The ‘Leg Weave’ pass (also known as the ‘Hip Smash’) is a pressure guard passing technique that relies on correctly positioning your bodyweight to pin your opponent’s hips and then methodically work your way past his legs.
It relies more on sensitivity, weight distribution, and patience than on speed and athleticism. As such it’s a great pass for older, slower grapplers to use against the young punks 😉
In this article we’ll take a look at the 6 steps of this guard pass and then – equally important – how to shut it down…
How to Do the Leg Weave Guard Pass
This super-useful guard pass has always been one of my favorites, and even after having been a black belt for 14 years I continue to learn details which improve it.
For example last year the great Fabio Gurgel showed me a detail which changed the way I do this pass. Specifically that change was at step 4 below.
Formerly I had formerly used my right shoulder to crush the upper thighs together using my bodyweight at that step, but now I put all the weight on his belly with my forehead instead and just use my arms to stop his legs from tracking me.
The change in effectiveness by incorporating that one small detail has been impressive!
Let’s cover the 6 basic steps of the leg weave pass…
How to Counter the Leg Weave Guard Pass
Since this is such a powerful pass you need to know how to counter it.
Here’s a video called “Simple Counters and Defenses for the Hip Smash / Leg Weave Half Guard Pass” from The Guard Retention Formula that I put on Youtube.
In it BJJ black belt (and my friend) Rory Van Vliet takes you though the options you can deploy at the different stages of the pass.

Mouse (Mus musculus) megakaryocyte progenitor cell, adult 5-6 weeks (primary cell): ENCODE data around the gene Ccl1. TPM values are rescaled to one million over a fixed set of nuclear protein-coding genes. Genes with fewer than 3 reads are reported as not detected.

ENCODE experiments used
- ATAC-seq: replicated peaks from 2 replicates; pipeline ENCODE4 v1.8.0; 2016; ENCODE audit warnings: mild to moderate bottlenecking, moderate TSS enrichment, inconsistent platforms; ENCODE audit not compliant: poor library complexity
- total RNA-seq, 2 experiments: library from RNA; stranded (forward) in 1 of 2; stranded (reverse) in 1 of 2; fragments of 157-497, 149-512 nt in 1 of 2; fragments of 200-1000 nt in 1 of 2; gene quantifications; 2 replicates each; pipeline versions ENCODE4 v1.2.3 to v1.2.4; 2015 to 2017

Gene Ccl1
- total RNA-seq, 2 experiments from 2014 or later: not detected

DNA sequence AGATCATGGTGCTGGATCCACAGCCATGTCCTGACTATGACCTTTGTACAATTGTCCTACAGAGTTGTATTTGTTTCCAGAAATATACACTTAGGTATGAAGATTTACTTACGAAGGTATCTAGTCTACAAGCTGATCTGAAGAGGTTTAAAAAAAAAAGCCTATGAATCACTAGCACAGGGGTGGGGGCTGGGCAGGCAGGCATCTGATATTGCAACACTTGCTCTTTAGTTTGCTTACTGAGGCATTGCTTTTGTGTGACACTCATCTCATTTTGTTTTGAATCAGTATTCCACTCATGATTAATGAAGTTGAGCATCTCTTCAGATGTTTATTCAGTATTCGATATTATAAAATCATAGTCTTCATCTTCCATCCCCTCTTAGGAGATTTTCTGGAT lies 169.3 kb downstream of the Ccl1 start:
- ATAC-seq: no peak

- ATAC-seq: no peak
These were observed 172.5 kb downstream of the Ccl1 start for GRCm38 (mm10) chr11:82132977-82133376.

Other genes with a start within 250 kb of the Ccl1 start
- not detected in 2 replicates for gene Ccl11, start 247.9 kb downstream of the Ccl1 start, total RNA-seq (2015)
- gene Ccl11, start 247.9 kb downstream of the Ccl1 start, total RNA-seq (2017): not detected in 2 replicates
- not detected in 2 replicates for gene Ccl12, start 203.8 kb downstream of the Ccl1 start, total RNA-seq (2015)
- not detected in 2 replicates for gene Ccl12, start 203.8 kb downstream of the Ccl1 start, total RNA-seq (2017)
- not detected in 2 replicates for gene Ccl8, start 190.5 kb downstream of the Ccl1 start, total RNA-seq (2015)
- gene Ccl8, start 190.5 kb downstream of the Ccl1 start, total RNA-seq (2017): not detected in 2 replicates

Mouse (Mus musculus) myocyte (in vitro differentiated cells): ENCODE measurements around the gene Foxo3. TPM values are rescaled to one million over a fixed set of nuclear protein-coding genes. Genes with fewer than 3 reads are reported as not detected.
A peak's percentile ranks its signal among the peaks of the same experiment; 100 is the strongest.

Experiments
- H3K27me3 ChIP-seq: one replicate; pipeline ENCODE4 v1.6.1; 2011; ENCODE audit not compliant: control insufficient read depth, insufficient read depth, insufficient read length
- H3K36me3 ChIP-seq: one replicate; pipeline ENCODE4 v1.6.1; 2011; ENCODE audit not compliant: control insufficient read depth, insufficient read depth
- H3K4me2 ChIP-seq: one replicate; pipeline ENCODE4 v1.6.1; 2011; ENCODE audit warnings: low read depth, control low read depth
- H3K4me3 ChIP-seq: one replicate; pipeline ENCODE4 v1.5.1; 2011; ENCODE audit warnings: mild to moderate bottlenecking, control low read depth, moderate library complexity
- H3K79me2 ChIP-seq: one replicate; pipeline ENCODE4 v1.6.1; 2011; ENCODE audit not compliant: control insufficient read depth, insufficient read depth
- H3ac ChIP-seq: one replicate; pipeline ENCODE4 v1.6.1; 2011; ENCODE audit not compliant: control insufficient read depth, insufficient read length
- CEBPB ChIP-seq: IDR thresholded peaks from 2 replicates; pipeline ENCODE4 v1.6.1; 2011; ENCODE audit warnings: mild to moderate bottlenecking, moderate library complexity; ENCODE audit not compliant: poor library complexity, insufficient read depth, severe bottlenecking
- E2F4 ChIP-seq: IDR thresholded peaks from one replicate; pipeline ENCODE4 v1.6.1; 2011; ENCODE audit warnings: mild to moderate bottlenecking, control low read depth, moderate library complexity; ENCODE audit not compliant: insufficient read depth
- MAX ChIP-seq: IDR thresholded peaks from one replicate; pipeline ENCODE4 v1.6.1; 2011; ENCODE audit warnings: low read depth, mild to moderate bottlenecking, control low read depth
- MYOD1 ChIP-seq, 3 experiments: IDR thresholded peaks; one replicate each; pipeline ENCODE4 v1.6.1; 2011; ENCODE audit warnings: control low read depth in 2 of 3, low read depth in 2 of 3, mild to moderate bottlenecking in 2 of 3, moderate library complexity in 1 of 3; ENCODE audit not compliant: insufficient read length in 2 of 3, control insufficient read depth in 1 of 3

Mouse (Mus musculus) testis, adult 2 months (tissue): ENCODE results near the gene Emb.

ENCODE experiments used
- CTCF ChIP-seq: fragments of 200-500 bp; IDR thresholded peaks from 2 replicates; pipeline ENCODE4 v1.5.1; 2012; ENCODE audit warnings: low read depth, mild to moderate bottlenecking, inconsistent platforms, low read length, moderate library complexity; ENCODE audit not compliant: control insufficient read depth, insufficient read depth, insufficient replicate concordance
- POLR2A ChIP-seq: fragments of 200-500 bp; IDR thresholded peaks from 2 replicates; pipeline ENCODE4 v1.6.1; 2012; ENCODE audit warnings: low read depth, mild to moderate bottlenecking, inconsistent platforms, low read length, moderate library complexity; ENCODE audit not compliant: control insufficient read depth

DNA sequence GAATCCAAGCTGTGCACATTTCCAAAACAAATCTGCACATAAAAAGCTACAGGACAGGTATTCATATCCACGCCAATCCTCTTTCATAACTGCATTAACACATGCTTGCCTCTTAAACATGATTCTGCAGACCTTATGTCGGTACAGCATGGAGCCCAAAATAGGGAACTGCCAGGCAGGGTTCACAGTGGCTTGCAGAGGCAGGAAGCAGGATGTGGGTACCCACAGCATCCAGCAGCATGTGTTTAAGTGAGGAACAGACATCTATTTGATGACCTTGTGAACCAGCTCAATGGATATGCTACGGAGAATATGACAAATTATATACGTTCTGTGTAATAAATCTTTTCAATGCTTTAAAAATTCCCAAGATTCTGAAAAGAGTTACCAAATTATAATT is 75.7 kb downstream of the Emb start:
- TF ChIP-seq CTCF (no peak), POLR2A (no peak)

It’ll show you how to stop the leg weave pass and get back to a good guard position.
Check it out…
How Guard Retention Improves Your Guard Passing and Vice Versa
If you watched the video above there’s something you might have noticed…
Before Rory and I taught the counters to the guard pass we first quickly taught the guard pass itself.
In part this is to provide good service for the viewers. This way even though the instructional is primarily about preventing guard passes they’ll also get the key details on performing guard passes.
But there’s also a larger point, namely…
Working on your guard passing will improve your guard retention. And working on your guard retention will improve your guard passing.
This is because by getting better at guard passing you learn which control points and grips you need to get. Then when you find yourself on the bottom you’ll know which grips and control points to deny to your opponent.
It’s the same the other way around…
By getting really good on the bottom you learn how to position your body, legs, and arms to make it hard to pass your guard. Then when you end up on top you’ll know exactly which structures you have to disassemble in order to get past his legs and secure the top position.
Guard passing and guard retention are two sides of the same coin.
A Formula for Guard Retention
So The Guard Retention Formula is an instructional that I produced with my friend and super-analytical BJJ black belt Rory Van Vliet.
It’s a step-by-step system for making your guard incredibly difficult to pass. And it comes with a money-back 365 day guarantee if it doesn’t help you.
If you train BJJ then I think this is one of the most directly useful instructionals you can get.
A System for Pressure Passing
The Pressure Passing System is an instructional that I put out with Fabio Gurgel.
Fabio has coached more than 50 World Champions and is a 4 time world champion himself. And even though he’s almost 50 years old his intense pressure passing and top game still make him a terror on the mats, hanging with much younger players and tapping them out.
His pressure passing system will shut down your opponents’ guards, wear them down, and have them practically give you the guard pass because they’ll be so tired of fighting you.
Take care, and good luck with your training,